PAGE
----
Mississippi's entry was situated south of the Iowa building and east of New Jersey. It was used as the headquarters for visitors from the State of Mississippi.
Reproduced as a copy of `Beauvoir,' the old-style southern mansion bequeathed to Jefferson Davis on the gulf coast by Mrs. S. A. Dorsey (The Confederate President spent the last years of his life there), it measured 90 by 90 feet and cost 15,000 dollars. It was built entirely of Mississippi lumber, the contractor was J.F. Barnes, of Greenville, Miss.
The Mississippi building house a considerable number of artifacts from Davis' life, loaned by the widow of the President of the Confederacy; of note was: a hundred year old piano, punch bowels, sideboards, etc. Included was Davis' suit of clothes that he wore when he was captured by General Wilson, in Georgia at the close of the Civil War; the object of the exhibit being to disprove the report that to hide, Mr. Davis wore a woman's dress when arrested.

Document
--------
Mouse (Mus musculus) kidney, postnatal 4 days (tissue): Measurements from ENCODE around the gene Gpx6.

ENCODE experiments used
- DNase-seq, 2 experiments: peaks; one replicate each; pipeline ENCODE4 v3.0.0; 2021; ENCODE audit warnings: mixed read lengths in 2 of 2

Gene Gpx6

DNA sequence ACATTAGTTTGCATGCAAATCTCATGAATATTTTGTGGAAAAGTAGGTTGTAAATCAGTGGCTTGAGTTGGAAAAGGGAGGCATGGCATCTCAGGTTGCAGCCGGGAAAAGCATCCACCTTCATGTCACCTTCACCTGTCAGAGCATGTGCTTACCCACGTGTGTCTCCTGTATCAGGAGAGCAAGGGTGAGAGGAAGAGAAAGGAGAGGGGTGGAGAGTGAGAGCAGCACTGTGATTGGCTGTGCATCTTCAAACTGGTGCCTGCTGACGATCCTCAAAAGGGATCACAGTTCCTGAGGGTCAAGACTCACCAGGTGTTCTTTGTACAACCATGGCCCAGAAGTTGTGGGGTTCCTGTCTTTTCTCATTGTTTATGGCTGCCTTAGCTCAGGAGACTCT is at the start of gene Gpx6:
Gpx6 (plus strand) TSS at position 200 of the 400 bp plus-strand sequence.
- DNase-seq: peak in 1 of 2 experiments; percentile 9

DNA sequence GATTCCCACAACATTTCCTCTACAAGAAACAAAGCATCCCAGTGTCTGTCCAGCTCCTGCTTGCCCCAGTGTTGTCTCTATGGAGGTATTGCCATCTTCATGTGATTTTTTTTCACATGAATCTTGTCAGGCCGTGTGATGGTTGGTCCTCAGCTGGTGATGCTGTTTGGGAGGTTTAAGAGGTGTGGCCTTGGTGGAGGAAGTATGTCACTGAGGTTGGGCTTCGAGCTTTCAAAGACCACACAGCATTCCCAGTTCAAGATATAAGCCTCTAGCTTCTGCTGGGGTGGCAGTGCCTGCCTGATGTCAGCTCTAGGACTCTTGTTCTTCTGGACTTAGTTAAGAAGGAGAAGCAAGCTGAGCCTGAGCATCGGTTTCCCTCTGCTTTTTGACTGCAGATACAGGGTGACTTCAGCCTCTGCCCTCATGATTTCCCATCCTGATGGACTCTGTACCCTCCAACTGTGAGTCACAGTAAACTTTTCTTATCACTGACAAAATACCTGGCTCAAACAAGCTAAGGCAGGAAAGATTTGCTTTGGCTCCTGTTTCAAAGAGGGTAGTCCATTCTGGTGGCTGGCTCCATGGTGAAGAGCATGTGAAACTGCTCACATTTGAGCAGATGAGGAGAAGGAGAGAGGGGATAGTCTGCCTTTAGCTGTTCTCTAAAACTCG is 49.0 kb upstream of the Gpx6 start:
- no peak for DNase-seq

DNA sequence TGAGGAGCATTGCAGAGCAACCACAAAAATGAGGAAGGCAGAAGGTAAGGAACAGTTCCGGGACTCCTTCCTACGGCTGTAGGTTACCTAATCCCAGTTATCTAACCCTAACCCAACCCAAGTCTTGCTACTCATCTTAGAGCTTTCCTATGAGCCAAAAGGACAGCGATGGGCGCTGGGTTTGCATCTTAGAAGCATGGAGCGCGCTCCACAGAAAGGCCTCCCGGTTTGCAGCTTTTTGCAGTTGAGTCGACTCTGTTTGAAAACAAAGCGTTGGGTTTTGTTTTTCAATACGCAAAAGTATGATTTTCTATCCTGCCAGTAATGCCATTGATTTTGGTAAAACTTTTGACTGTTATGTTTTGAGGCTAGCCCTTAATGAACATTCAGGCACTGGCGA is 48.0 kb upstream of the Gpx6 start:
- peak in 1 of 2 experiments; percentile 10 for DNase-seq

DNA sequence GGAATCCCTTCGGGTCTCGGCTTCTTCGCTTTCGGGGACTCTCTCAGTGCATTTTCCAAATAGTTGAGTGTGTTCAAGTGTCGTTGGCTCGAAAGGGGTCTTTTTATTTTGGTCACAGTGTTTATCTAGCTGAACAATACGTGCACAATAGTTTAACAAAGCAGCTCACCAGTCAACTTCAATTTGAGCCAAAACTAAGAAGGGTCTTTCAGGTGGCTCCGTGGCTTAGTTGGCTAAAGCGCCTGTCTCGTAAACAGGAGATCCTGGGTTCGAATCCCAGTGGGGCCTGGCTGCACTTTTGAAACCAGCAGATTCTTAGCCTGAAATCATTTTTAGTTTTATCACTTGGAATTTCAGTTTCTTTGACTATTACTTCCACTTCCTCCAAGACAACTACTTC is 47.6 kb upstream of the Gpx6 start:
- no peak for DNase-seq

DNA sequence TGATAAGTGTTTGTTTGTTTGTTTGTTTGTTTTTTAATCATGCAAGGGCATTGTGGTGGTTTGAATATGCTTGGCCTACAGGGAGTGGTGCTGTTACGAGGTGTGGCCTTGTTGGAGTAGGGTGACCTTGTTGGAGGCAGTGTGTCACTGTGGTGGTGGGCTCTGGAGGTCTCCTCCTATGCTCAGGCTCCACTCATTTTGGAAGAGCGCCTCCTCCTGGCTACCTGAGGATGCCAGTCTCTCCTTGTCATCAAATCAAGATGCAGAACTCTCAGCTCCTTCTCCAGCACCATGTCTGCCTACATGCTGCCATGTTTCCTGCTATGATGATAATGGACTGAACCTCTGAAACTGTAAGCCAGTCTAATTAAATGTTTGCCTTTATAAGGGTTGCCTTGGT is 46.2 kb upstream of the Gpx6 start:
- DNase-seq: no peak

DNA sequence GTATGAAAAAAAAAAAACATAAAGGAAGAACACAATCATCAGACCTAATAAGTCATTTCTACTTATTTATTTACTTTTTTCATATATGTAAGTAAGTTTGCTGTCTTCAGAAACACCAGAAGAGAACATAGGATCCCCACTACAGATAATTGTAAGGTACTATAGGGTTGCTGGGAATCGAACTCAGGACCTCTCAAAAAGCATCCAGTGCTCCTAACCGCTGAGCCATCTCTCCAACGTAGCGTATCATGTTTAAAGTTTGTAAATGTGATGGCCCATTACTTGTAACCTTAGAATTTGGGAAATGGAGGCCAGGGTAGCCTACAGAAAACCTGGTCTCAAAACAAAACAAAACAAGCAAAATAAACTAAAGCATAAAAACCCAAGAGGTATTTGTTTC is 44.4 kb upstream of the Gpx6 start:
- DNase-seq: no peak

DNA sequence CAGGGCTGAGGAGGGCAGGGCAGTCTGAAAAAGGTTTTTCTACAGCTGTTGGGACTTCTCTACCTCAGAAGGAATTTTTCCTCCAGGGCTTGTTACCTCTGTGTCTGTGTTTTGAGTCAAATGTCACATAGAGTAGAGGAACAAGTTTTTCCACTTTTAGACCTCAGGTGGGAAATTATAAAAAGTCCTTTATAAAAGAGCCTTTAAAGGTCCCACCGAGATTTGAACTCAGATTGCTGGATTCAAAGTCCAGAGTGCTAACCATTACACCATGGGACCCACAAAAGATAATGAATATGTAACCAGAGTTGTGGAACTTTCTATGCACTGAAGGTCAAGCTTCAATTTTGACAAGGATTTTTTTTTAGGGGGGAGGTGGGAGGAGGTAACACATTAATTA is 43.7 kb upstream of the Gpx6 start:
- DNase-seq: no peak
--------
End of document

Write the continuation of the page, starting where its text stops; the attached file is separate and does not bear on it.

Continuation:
The library, bedroom and dining hall were almost intact, with furnishing coming from "Beauvoir."
In the Palace of Agriculture two exhibits were shown, the special cotton exhibit, including the 35-foot statue of "King Cotton," and the vast collective agricultural exhibit of: cotton, corn, cereals, grains, hay, grasses, potatoes, peas, beans, syrups, honey, wines, cordials, preserves, pickles, jellies, canned goods, vegetables, oysters, shrimps, crabs, fish, etc.
In the Palace of Forestry, Fish and Game, the state showcased over 500 samples of highly polished timber, superbly finished, one of the largest and best collections shown.